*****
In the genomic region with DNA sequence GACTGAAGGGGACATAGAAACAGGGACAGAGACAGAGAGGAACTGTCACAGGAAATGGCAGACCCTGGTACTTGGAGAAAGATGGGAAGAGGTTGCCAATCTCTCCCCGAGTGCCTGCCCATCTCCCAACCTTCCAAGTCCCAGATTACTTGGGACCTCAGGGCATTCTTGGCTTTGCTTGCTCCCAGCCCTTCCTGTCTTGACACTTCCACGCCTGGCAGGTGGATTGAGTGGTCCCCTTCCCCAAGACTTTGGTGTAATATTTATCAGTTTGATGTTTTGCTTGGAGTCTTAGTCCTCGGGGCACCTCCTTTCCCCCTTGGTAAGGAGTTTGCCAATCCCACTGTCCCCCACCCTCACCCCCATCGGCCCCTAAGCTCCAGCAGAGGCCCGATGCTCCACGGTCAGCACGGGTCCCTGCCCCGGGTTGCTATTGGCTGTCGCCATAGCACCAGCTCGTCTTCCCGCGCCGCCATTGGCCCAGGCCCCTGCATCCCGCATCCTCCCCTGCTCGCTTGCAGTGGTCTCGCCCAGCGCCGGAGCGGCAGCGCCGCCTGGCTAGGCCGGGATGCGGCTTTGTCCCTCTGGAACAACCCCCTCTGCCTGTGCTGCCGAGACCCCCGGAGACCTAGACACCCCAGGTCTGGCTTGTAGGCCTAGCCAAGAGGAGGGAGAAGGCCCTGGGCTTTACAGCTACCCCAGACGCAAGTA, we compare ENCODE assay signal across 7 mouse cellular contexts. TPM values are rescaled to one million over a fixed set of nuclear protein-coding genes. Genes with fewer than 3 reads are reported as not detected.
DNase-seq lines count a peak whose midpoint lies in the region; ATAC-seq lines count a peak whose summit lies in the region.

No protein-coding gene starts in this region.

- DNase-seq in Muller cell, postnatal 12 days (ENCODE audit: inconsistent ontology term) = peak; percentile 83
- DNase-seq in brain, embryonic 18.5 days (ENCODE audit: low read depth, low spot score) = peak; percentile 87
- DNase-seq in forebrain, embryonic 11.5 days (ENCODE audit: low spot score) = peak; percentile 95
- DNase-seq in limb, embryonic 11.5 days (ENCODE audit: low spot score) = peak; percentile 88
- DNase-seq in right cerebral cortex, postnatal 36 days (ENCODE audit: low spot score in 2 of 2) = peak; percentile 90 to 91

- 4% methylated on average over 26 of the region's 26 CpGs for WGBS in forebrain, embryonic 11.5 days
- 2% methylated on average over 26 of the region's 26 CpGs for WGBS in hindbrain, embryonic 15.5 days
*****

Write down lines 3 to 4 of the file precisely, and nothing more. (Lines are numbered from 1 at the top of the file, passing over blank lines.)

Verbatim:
No protein-coding gene starts in this region.

- DNase-seq in Muller cell, postnatal 12 days (ENCODE audit: inconsistent ontology term) = peak; percentile 83